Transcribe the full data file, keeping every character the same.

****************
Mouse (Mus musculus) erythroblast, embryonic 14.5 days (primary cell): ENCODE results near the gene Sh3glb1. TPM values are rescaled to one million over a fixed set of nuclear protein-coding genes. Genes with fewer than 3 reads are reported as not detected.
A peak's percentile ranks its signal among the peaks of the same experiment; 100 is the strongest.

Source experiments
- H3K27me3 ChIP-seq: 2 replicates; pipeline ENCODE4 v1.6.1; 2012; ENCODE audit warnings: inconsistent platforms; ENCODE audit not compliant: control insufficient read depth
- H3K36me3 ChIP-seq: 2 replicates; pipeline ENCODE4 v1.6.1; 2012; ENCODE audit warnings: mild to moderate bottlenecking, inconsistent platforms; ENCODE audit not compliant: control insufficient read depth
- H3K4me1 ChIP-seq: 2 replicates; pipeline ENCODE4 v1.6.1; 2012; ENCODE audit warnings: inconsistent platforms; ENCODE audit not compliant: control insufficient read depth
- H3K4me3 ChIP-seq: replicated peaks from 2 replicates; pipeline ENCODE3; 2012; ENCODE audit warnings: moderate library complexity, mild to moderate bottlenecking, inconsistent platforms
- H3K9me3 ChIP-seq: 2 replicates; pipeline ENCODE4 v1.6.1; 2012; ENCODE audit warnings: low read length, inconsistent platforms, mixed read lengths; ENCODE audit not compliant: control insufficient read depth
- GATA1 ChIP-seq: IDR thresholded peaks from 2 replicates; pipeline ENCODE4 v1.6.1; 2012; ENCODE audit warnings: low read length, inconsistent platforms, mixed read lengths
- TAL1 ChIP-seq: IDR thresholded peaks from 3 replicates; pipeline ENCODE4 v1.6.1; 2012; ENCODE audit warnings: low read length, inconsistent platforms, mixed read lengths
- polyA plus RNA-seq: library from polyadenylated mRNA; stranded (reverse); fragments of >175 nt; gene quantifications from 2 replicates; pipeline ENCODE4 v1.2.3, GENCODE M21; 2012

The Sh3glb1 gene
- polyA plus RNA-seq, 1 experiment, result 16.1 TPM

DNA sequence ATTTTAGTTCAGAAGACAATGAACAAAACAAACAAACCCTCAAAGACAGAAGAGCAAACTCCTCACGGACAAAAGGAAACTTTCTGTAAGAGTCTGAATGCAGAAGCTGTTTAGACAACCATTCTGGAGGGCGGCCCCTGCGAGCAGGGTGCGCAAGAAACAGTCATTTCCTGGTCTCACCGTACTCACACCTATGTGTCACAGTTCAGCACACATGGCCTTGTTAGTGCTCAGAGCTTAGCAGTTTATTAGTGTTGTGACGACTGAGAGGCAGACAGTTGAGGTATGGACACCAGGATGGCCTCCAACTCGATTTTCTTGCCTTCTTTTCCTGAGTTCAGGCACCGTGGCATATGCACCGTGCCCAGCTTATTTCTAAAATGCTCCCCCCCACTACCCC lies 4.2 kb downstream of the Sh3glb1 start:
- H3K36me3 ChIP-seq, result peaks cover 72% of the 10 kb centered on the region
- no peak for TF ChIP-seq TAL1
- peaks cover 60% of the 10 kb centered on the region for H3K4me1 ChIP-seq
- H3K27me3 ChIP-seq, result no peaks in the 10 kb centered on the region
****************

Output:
Mouse (Mus musculus) erythroblast, embryonic 14.5 days (primary cell): ENCODE results near the gene Sh3glb1. TPM values are rescaled to one million over a fixed set of nuclear protein-coding genes. Genes with fewer than 3 reads are reported as not detected.
A peak's percentile ranks its signal among the peaks of the same experiment; 100 is the strongest.

Source experiments
- H3K27me3 ChIP-seq: 2 replicates; pipeline ENCODE4 v1.6.1; 2012; ENCODE audit warnings: inconsistent platforms; ENCODE audit not compliant: control insufficient read depth
- H3K36me3 ChIP-seq: 2 replicates; pipeline ENCODE4 v1.6.1; 2012; ENCODE audit warnings: mild to moderate bottlenecking, inconsistent platforms; ENCODE audit not compliant: control insufficient read depth
- H3K4me1 ChIP-seq: 2 replicates; pipeline ENCODE4 v1.6.1; 2012; ENCODE audit warnings: inconsistent platforms; ENCODE audit not compliant: control insufficient read depth
- H3K4me3 ChIP-seq: replicated peaks from 2 replicates; pipeline ENCODE3; 2012; ENCODE audit warnings: moderate library complexity, mild to moderate bottlenecking, inconsistent platforms
- H3K9me3 ChIP-seq: 2 replicates; pipeline ENCODE4 v1.6.1; 2012; ENCODE audit warnings: low read length, inconsistent platforms, mixed read lengths; ENCODE audit not compliant: control insufficient read depth
- GATA1 ChIP-seq: IDR thresholded peaks from 2 replicates; pipeline ENCODE4 v1.6.1; 2012; ENCODE audit warnings: low read length, inconsistent platforms, mixed read lengths
- TAL1 ChIP-seq: IDR thresholded peaks from 3 replicates; pipeline ENCODE4 v1.6.1; 2012; ENCODE audit warnings: low read length, inconsistent platforms, mixed read lengths
- polyA plus RNA-seq: library from polyadenylated mRNA; stranded (reverse); fragments of >175 nt; gene quantifications from 2 replicates; pipeline ENCODE4 v1.2.3, GENCODE M21; 2012

The Sh3glb1 gene
- polyA plus RNA-seq, 1 experiment, result 16.1 TPM

DNA sequence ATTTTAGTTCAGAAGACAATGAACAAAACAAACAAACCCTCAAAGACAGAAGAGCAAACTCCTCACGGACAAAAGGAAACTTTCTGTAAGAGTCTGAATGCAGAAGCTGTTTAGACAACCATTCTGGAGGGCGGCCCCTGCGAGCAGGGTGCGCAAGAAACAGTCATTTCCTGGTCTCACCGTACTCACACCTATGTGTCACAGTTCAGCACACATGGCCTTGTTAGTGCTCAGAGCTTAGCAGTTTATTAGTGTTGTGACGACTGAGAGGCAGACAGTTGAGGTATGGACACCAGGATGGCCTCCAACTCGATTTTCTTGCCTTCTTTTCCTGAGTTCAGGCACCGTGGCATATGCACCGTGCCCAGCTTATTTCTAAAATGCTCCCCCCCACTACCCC lies 4.2 kb downstream of the Sh3glb1 start:
- H3K36me3 ChIP-seq, result peaks cover 72% of the 10 kb centered on the region
- no peak for TF ChIP-seq TAL1
- peaks cover 60% of the 10 kb centered on the region for H3K4me1 ChIP-seq
- H3K27me3 ChIP-seq, result no peaks in the 10 kb centered on the region